Coincidentally, Kate Beaton was in an argument on Twitter earlier today (with some guy who was under the impression that the propensity of courts to award custody to the mother in divorce proceedings meant that the entire USA was heavily slanted in favour of women), and it gave rise to a couple of excellent comics on feminism.
posted by ZsigE at 10:39 AM on March 6, 2012 [11 favorites]


I'm of the opinion nothing can get more awesome than Ripley in Aliens. At first she wants nothing to do with it and defers to the marines until gradually taking more and more control of the situation and fucking up some Aliens.

I love Ripley in that movie.
posted by OnTheLastCastle at 10:39 AM on March 6, 2012 [2 favorites]


obligatory Sexy Batman.

I'm a big fan of her Wonder Woman.
posted by Artw at 10:40 AM on March 6, 2012 [2 favorites]


The insistence on “strong female character” is not bad because it aspires to engender respect, it’s bad because it tries to compensate for an existing imbalance by stacking the deck in favor of the female character, by making her better, more deserving, higher-toned, more virtuous and deserving of respect, somehow.

Same general angle as my argument with "Affirmative action", that.
posted by Decani at 10:41 AM on March 6, 2012


oh mah gah, i had not seen Wonder Woman. I am so happy. I haven't read Kate Beaton in awhile! THANKS, ARTW.
posted by OnTheLastCastle at 10:42 AM on March 6, 2012


I love Ripley in that movie.
posted by OnTheLastCastle at 6:39 PM on March 6


She said "bitch", and is therefore unsound. Sorry.
posted by Decani at 10:42 AM on March 6, 2012 [1 favorite]


She said "bitch", and is therefore unsound. Sorry.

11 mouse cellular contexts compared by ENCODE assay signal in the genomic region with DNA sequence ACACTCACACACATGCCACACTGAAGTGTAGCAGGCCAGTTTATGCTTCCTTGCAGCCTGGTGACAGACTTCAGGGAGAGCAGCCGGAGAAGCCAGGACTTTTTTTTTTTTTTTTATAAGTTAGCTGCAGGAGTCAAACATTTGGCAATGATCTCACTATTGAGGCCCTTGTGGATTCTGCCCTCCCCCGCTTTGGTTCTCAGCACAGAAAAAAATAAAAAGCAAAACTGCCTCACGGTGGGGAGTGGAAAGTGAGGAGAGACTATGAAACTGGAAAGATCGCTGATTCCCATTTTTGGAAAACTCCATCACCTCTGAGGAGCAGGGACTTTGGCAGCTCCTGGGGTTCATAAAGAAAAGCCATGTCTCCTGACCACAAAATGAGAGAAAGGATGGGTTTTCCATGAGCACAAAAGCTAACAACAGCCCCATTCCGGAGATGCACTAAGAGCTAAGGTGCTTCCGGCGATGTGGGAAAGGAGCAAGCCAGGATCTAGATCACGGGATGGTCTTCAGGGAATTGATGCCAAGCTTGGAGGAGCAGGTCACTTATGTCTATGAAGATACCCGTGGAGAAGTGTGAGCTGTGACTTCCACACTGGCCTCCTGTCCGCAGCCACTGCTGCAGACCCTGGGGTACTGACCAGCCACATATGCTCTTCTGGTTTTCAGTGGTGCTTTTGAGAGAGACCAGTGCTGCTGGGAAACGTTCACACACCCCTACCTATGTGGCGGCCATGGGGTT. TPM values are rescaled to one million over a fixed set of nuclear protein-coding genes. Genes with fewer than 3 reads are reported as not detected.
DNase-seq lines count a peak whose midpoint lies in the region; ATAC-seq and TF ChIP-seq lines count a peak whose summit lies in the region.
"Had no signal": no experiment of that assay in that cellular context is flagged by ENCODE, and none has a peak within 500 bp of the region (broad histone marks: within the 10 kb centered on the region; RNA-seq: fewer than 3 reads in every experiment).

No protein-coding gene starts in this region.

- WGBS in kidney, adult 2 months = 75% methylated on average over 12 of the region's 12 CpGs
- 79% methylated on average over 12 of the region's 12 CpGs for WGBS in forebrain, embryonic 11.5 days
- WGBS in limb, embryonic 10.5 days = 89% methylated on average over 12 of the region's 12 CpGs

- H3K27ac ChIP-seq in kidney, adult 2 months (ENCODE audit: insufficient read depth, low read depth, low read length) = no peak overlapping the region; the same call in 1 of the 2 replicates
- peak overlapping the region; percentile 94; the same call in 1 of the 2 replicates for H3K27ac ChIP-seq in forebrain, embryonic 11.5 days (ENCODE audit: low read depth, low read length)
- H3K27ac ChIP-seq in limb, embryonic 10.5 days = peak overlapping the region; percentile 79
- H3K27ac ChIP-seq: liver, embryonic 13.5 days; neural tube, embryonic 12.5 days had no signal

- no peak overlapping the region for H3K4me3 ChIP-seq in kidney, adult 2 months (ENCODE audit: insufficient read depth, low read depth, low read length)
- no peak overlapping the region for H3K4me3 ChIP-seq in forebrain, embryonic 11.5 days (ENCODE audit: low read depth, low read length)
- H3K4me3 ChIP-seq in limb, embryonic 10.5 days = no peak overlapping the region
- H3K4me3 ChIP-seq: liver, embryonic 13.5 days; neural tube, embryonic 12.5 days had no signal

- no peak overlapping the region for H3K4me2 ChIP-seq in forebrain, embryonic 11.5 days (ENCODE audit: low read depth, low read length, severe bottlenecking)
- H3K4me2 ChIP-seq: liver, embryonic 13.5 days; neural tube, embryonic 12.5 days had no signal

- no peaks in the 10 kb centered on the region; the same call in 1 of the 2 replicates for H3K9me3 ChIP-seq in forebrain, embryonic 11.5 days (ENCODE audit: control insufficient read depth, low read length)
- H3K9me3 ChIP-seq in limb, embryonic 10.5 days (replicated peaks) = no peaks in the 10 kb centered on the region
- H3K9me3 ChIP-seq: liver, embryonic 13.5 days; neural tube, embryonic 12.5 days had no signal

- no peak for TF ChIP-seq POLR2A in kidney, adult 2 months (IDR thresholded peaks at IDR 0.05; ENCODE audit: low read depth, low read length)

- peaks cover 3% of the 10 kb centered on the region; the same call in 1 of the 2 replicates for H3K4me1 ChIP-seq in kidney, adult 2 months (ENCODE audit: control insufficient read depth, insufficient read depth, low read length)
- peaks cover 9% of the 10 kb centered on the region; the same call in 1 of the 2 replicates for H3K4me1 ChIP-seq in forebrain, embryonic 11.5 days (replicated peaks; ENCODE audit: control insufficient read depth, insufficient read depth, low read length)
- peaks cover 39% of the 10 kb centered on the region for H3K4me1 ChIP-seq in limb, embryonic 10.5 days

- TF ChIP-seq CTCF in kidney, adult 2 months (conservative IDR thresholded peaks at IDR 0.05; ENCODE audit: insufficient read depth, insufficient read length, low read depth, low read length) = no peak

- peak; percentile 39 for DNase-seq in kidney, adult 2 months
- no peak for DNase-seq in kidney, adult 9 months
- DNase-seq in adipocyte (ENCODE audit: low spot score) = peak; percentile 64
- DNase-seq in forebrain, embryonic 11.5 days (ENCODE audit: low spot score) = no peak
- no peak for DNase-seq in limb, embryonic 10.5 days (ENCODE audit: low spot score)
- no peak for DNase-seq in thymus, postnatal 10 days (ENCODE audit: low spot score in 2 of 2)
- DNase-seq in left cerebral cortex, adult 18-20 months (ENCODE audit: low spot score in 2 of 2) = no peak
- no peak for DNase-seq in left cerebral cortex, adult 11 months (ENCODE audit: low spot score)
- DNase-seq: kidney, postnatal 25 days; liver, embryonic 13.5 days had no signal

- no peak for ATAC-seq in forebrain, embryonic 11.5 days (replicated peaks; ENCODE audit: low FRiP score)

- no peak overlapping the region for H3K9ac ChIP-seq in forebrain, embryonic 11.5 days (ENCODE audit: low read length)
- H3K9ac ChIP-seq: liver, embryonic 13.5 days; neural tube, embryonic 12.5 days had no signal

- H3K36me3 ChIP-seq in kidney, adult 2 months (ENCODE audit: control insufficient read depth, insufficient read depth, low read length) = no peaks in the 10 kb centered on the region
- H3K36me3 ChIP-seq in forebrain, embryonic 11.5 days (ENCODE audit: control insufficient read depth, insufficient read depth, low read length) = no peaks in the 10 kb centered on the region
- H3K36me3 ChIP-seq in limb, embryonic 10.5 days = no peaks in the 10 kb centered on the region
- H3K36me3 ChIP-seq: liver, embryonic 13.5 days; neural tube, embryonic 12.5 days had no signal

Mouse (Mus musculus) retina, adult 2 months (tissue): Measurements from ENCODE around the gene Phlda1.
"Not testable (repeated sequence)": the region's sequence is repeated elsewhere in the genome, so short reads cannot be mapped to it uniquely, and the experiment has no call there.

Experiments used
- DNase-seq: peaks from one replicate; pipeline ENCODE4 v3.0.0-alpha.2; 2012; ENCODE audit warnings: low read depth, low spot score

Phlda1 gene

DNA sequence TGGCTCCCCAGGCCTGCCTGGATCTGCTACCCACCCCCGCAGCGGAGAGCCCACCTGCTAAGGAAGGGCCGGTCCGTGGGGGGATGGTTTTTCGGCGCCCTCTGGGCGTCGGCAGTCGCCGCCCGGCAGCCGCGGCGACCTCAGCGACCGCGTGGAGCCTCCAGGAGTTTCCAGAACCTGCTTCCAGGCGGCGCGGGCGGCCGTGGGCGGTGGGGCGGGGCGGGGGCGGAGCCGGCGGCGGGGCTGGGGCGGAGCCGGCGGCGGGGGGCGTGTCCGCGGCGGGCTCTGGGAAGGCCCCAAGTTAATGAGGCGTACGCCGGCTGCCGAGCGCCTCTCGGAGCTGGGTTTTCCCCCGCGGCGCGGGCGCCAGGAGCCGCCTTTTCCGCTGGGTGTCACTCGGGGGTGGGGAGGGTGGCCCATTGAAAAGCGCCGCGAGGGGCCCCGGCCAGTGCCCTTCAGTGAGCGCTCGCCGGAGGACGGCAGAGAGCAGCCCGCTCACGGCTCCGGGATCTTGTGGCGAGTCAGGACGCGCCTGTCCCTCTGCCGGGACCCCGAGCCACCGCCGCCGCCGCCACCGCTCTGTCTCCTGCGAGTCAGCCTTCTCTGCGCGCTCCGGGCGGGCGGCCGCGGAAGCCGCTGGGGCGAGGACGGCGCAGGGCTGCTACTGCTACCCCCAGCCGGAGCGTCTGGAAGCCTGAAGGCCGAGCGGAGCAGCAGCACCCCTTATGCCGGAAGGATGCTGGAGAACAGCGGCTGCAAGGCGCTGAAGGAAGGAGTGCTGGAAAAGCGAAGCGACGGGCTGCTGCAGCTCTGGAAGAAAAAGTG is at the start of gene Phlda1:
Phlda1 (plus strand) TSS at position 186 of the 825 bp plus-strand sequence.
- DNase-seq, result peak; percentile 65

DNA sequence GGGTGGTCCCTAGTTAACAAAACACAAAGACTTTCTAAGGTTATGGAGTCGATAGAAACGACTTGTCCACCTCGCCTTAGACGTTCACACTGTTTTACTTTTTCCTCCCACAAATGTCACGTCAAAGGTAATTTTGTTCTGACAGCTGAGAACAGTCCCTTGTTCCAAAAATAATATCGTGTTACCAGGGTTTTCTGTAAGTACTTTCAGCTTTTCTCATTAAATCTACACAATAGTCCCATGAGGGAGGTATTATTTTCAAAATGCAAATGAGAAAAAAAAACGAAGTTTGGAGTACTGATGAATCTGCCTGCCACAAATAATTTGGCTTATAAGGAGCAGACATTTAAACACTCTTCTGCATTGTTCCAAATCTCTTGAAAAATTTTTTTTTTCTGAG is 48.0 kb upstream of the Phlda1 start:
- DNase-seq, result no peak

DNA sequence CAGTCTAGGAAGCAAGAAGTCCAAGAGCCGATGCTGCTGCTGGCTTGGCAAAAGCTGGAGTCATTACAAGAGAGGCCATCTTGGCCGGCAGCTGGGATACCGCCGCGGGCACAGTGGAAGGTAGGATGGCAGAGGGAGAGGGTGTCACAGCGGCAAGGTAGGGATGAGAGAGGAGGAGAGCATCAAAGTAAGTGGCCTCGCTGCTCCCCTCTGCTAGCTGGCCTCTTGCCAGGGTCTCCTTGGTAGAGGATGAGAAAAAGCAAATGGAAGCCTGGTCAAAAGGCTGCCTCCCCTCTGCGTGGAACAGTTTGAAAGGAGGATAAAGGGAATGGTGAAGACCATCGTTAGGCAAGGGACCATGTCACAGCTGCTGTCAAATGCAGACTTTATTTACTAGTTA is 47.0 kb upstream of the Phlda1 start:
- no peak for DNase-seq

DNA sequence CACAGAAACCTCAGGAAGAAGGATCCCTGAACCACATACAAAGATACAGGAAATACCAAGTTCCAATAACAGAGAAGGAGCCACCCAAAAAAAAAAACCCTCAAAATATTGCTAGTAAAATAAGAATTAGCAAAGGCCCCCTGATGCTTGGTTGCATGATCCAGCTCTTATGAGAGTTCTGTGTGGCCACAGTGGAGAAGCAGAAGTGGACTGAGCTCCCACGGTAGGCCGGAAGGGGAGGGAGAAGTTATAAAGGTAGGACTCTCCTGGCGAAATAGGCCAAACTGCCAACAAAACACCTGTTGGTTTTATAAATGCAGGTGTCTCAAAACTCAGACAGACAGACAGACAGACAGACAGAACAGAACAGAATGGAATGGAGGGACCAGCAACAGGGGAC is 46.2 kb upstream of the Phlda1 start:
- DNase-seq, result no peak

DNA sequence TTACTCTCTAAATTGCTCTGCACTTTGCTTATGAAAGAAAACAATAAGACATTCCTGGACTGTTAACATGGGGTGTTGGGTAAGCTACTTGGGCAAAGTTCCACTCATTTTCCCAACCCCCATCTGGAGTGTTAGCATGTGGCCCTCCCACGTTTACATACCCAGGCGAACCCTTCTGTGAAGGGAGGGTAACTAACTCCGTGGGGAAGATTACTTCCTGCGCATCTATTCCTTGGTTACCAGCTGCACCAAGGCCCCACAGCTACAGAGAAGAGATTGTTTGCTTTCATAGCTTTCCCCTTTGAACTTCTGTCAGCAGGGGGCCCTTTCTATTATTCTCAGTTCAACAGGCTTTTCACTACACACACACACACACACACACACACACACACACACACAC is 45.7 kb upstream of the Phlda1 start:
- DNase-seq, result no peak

It is really sad to me that some people might think this.

If I were an action hero, I would still say goodbye. Damn my polite midwestern upbringing.
posted by OnTheLastCastle at 10:44 AM on March 6, 2012


She beats up a mother of 158 with a power loader!
posted by Artw at 10:46 AM on March 6, 2012 [6 favorites]


(Based on population of Hadleys Hope and a 1:1 count of children to residents. Actually she'd account for one of them, so it would be 157, give or take a marine or too. It does seem like quite a small number given how many the Autoguns chew through on that version of the story.)
posted by Artw at 10:48 AM on March 6, 2012


But good to know the Times is ON IT.

Just wanted to add the link incessant left out.
posted by straight at 11:29 AM on March 6, 2012


I think Mur Lafferty really hit the nail on the head there with "Cardboard characters are cardboard characters."

Plus -1000 points for quoting Kloesterman who is a poorly written cardboard cutout himself.
posted by lumpenprole at 11:39 AM on March 6, 2012


The difference between a strong female character and a "strong female character" is the male gaze. If a character is written primarily with a male audience in mind (like Lisbeth Salander) then she's a "strong female character."

The term "fanservice" is useful in this context.

A female character (like Lisbeth) who doesn't talk much is obviously designed to appeal to a particular kind of guy. The kind of guy who claims that women are bad drivers, and who makes that horrible hand puppet "yak yak yak" gesture when he thinks he can get away with it.

"Strong female characters" frequently experience some kind of on-screen (in both books and movies) sexual assault which is as degrading as it is lovingly detailed. That's a sure tip-off that the character was written with the male gaze in mind.